If you're not getting the Wh/mile efficiency you're expecting...

sdbyrd79

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#1
Make sure you have enough air in your tires :)

For the past 3 months, I've only managed to average around 240 Wh/mi no matter how "normal" my driving habits were. I still thought it was good, but when others were reporting much lower, I was wondering what I was doing wrong. Come to find out, my tire pressure had been routinely around 39/40 psi, when my recommended pressure states 45. I bumped it up to around 44 for all 4 tires and my daily commute went from 240 to around 210 Wh/mi. The only reason I caught it is with lower temperatures in the morning it was dropping to 38 which triggered an alert. That's an improvement of about 15% :)
 

Nikola

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#2
There are a bunch of threads popping up here that are all just variations on the theme: I only got XXX miles range, why did it happen?

Most of the time it's hard to be sure, because range can be GREATLY affected by:
speed​
driving style (lots of hard acceleration, for example)​
aero wheels (a 4-5% range hit without them on the highway, seems to be the consensus)​
altitude changes (climbing or descending, especially mountains but even small changes of 1000 feet or so)​
heating requirement (cabin and battery)​
and yes, tire air pressure​

Anyone who is wondering why they aren't getting the range they expect, should post the factors above and the actual Wh/mile the car recorded for their trip.

For example, we routinely run 100 mile trips on flat roads in Arizona and generally get 220-240 Wh/mile, which will deliver about the rated 310 mile range from a full battery. That's with the cruise set at 78 MPH, with constant air conditioning (which doesn't hit the range nearly as much as heating), aero wheels, non-aggressive acceleration, and tires at 42 psi. Lifetime average is 220 Wh/mile after 11,500 miles, mostly highway.
 

kort677

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#5
in addition to temps, other factors affect your wh/miles. things like rain/snow will cause drag, headwinds cross winds, elevation changes and driver's behavior, doing fast accelerations, stops signs on every corner all take a toll on range.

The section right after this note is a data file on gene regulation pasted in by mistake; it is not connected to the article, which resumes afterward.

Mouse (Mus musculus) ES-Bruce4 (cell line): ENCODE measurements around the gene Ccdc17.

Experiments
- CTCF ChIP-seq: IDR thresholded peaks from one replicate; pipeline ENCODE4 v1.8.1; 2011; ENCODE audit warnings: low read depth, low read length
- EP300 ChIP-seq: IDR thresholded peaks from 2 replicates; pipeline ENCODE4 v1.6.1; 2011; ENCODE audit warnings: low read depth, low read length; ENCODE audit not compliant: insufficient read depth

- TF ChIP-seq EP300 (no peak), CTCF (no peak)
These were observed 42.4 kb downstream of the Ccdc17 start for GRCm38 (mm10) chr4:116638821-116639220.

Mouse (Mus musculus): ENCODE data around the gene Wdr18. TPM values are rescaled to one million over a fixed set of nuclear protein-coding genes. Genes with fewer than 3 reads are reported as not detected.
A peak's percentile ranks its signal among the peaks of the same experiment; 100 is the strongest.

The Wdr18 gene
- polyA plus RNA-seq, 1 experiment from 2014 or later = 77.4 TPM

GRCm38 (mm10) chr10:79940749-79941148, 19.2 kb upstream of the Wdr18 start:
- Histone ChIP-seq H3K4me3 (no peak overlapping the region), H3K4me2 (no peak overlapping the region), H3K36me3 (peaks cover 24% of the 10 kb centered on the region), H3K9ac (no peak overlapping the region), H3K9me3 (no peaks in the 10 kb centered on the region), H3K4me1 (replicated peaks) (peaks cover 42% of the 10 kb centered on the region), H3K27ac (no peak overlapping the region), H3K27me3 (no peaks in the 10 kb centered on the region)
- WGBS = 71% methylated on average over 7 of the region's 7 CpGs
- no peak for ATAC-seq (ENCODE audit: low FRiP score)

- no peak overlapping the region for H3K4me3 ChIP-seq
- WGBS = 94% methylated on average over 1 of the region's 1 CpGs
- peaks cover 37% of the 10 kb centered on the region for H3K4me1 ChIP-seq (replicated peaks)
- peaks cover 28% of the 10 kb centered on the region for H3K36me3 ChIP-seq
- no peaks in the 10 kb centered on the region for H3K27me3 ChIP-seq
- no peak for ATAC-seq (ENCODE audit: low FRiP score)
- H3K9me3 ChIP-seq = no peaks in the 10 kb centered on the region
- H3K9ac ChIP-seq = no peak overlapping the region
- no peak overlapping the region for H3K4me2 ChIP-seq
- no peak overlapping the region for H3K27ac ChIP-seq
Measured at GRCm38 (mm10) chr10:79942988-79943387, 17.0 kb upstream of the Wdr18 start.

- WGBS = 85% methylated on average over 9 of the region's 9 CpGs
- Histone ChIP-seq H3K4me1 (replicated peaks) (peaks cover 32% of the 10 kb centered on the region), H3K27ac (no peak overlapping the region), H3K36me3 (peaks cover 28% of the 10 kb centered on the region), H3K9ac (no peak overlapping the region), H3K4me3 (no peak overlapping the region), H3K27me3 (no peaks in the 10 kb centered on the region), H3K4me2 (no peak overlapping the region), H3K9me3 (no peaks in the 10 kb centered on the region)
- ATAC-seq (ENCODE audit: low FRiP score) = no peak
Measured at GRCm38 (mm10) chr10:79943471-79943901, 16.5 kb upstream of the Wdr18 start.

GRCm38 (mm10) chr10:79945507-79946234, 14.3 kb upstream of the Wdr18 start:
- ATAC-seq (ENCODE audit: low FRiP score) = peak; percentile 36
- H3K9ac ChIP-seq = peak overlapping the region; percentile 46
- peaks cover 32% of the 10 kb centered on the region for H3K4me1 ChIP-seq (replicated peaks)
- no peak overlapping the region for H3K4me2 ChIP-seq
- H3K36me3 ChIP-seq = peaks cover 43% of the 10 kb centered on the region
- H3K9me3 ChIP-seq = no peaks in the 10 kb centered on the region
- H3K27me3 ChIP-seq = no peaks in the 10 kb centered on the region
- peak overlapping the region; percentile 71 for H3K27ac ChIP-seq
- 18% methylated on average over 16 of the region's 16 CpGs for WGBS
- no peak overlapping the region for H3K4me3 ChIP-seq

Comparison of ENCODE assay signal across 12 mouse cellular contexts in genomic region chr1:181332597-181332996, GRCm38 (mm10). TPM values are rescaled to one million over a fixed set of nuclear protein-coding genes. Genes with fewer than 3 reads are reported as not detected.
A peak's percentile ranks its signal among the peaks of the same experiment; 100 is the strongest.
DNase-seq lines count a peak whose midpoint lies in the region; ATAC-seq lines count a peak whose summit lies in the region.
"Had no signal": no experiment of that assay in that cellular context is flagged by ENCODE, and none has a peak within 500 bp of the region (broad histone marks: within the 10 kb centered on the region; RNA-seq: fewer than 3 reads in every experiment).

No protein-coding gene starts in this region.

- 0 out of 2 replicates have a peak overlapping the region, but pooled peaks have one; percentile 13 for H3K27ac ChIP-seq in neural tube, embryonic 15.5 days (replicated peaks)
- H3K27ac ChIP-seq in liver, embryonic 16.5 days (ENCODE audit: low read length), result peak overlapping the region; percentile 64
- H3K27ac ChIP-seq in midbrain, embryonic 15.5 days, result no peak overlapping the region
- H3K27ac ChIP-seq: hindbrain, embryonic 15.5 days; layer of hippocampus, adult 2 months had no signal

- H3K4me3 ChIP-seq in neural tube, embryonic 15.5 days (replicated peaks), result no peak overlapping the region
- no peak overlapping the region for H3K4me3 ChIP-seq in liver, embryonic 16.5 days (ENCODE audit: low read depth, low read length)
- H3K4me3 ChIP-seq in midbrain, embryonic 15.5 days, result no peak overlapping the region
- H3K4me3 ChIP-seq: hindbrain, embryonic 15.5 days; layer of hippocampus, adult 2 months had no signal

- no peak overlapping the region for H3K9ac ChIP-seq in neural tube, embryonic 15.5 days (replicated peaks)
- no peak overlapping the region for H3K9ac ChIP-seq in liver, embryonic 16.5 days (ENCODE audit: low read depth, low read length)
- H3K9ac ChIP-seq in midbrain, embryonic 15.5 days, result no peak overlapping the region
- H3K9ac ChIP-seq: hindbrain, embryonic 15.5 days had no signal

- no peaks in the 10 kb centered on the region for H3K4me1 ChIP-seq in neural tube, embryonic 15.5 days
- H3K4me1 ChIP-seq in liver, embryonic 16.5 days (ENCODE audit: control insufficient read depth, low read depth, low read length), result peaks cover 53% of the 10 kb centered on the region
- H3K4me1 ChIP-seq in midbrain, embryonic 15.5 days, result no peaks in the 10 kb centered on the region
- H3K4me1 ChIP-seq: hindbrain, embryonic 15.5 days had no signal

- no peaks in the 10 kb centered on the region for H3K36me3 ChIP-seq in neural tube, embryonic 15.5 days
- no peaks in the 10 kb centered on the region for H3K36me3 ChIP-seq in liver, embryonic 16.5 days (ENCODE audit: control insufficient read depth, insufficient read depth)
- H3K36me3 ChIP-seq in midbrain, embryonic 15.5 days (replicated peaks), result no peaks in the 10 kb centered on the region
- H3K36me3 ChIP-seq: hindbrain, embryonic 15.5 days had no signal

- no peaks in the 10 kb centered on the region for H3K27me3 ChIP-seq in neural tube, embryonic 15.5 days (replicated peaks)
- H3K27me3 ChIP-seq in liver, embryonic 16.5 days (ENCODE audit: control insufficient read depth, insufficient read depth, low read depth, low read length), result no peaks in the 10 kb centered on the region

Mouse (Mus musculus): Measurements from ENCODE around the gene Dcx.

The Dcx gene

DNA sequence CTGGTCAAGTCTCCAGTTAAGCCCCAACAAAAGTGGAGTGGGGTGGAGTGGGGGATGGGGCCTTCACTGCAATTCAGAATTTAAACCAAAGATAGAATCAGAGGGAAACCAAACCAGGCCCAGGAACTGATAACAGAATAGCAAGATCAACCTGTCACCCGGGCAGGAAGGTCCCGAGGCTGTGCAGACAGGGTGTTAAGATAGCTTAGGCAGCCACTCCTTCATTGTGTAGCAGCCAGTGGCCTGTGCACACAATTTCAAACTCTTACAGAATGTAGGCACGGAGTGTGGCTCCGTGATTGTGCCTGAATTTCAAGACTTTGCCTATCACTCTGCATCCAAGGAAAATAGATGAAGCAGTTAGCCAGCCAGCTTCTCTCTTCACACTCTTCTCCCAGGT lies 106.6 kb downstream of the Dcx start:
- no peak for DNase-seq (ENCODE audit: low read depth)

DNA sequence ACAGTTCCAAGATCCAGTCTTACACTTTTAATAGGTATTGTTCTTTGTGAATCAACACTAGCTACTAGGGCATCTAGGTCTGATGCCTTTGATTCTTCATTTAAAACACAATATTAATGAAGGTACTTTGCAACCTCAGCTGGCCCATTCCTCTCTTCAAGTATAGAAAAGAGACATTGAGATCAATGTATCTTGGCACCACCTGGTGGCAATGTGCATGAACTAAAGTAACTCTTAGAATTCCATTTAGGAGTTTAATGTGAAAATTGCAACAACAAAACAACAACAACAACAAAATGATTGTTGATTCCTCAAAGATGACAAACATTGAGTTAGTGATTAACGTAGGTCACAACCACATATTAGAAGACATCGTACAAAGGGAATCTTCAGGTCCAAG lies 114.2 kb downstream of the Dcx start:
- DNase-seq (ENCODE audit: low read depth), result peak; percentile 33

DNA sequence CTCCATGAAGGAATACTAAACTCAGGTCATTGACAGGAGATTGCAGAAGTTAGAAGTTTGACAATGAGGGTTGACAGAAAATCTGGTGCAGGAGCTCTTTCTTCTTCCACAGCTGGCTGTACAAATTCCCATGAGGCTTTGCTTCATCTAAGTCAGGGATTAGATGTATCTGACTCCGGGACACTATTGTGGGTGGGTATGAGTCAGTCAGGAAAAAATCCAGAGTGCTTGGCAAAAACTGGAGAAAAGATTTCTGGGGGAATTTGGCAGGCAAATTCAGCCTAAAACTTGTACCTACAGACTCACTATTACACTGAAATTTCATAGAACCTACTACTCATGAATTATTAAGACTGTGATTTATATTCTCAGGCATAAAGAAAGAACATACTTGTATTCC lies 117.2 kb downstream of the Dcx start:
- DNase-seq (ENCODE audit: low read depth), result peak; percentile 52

ADK46

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#6
Unless regen kicks in, if you maintain a constant speed and there’s no net change in elevation, there’s no penalty to a hilly route versus a flat route.

This does not seem right, especially if you are a cyclist, but here’s the reason: The distance is the same, so energy going to rolling resistance is the same. The speed is the same, so energy going to aerodynamic resistance is the same (this is why bicycling is a different case - it’s not generally possible to maintain a constant speed). The potential energy of gravity gained going up is returned going down at 100% efficiency (again, not true if regen kicks in).

This analysis ignores varying efficiencies from varying power outputs. It’s not clear which way that might go, but my guess is that it’s not a big factor.
 

ADK46

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#7
More theoretical pondering!

The proverbial jack-rabbit starts in a ICE car are bad for two reasons, only one of which applies to EVs: the indirect hit taken by later braking, regen or otherwise, when braking hard at the next light. I’m talking to you, you boulevard racers!

The other cause comes from operating the ICE in a less efficient regime. But the efficiency of EV inverters and motors improve with output (to a point, but at least up to a 50% output).

I’m not sure I’m considering all the factors involved. Thoughts?
 

babula

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#8
There are a bunch of threads popping up here that are all just variations on the theme: I only got XXX miles range, why did it happen?

Most of the time it's hard to be sure, because range can be GREATLY affected by:
speed​
driving style (lots of hard acceleration, for example)​
aero wheels (a 4-5% range hit without them on the highway, seems to be the consensus)​
altitude changes (climbing or descending, especially mountains but even small changes of 1000 feet or so)​
heating requirement (cabin and battery)​
and yes, tire air pressure​

Anyone who is wondering why they aren't getting the range they expect, should post the factors above and the actual Wh/mile the car recorded for their trip.

For example, we routinely run 100 mile trips on flat roads in Arizona and generally get 220-240 Wh/mile, which will deliver about the rated 310 mile range from a full battery. That's with the cruise set at 78 MPH, with constant air conditioning (which doesn't hit the range nearly as much as heating), aero wheels, non-aggressive acceleration, and tires at 42 psi. Lifetime average is 220 Wh/mile after 11,500 miles, mostly highway.